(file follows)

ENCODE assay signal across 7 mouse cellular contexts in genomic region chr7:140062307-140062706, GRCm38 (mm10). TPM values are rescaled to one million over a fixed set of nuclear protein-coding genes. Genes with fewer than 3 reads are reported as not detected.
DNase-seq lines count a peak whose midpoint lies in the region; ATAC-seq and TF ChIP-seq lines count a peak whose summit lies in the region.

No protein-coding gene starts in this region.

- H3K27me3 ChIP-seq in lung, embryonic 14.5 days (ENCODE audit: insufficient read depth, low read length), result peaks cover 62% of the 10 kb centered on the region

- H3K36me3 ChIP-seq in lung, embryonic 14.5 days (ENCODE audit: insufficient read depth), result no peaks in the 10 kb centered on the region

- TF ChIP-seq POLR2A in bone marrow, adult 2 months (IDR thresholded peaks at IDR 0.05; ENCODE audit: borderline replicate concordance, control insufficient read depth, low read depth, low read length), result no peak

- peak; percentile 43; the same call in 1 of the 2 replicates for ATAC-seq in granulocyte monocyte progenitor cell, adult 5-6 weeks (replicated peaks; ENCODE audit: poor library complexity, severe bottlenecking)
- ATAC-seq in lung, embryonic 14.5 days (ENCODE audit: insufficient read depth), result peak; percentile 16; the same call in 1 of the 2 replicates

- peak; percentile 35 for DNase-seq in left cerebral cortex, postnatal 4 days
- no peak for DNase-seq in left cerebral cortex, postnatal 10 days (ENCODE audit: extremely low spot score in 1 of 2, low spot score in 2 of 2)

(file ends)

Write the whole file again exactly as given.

ENCODE assay signal across 7 mouse cellular contexts in genomic region chr7:140062307-140062706, GRCm38 (mm10). TPM values are rescaled to one million over a fixed set of nuclear protein-coding genes. Genes with fewer than 3 reads are reported as not detected.
DNase-seq lines count a peak whose midpoint lies in the region; ATAC-seq and TF ChIP-seq lines count a peak whose summit lies in the region.

No protein-coding gene starts in this region.

- H3K27me3 ChIP-seq in lung, embryonic 14.5 days (ENCODE audit: insufficient read depth, low read length), result peaks cover 62% of the 10 kb centered on the region

- H3K36me3 ChIP-seq in lung, embryonic 14.5 days (ENCODE audit: insufficient read depth), result no peaks in the 10 kb centered on the region

- TF ChIP-seq POLR2A in bone marrow, adult 2 months (IDR thresholded peaks at IDR 0.05; ENCODE audit: borderline replicate concordance, control insufficient read depth, low read depth, low read length), result no peak

- peak; percentile 43; the same call in 1 of the 2 replicates for ATAC-seq in granulocyte monocyte progenitor cell, adult 5-6 weeks (replicated peaks; ENCODE audit: poor library complexity, severe bottlenecking)
- ATAC-seq in lung, embryonic 14.5 days (ENCODE audit: insufficient read depth), result peak; percentile 16; the same call in 1 of the 2 replicates

- peak; percentile 35 for DNase-seq in left cerebral cortex, postnatal 4 days
- no peak for DNase-seq in left cerebral cortex, postnatal 10 days (ENCODE audit: extremely low spot score in 1 of 2, low spot score in 2 of 2)